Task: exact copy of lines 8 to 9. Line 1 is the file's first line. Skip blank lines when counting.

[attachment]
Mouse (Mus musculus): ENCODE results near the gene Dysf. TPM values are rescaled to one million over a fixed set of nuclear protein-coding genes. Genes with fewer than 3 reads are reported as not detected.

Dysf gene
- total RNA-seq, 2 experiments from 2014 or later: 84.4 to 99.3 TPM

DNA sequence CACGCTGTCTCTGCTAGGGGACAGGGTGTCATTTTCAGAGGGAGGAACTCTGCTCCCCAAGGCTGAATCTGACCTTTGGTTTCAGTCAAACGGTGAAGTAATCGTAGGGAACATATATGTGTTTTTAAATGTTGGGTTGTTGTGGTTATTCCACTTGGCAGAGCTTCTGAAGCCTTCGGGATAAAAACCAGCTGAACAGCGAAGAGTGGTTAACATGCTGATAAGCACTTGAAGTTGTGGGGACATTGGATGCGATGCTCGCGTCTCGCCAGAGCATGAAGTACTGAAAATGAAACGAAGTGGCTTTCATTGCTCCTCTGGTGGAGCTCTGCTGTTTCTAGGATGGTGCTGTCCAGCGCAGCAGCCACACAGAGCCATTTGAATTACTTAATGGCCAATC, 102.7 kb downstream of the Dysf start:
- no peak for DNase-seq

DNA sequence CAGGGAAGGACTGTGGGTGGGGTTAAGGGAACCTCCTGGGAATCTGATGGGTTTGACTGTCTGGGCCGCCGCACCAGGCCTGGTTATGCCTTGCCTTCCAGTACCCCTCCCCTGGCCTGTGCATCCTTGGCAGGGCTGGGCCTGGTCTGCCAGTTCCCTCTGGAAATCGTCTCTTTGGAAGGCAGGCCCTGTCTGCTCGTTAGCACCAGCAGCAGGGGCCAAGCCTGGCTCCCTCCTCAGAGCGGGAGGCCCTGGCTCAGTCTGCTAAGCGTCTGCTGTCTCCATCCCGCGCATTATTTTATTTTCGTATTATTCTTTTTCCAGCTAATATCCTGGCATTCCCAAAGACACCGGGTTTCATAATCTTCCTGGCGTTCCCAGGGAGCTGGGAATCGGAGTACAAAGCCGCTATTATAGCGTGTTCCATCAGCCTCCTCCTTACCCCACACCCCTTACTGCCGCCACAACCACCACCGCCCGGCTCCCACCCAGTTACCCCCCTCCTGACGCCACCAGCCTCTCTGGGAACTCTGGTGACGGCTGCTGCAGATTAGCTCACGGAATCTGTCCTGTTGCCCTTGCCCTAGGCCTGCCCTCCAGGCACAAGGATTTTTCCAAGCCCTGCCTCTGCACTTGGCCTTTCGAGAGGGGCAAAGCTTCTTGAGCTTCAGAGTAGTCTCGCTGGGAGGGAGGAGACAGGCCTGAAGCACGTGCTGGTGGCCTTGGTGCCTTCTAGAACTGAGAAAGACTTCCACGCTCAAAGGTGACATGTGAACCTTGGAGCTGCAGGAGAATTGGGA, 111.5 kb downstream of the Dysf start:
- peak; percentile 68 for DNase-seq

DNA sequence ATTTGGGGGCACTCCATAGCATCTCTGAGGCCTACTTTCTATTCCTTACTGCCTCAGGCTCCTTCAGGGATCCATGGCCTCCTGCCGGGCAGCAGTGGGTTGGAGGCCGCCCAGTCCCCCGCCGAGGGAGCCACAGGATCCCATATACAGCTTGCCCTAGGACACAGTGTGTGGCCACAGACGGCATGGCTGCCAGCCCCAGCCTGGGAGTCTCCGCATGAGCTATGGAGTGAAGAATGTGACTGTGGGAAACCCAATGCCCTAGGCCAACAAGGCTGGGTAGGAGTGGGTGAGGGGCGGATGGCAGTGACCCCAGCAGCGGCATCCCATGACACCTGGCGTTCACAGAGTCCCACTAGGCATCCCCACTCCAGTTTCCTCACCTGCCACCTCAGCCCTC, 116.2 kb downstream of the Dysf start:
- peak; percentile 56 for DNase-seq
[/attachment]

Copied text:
DNA sequence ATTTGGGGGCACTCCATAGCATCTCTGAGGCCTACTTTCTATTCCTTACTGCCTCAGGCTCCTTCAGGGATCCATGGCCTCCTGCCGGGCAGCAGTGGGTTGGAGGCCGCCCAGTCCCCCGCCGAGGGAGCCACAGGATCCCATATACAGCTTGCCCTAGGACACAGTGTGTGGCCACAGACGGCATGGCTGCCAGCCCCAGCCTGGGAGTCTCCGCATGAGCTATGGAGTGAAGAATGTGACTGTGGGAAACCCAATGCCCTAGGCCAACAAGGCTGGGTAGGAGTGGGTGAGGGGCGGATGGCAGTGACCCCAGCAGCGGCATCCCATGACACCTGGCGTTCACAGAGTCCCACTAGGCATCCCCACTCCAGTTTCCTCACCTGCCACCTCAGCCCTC, 116.2 kb downstream of the Dysf start:
- peak; percentile 56 for DNase-seq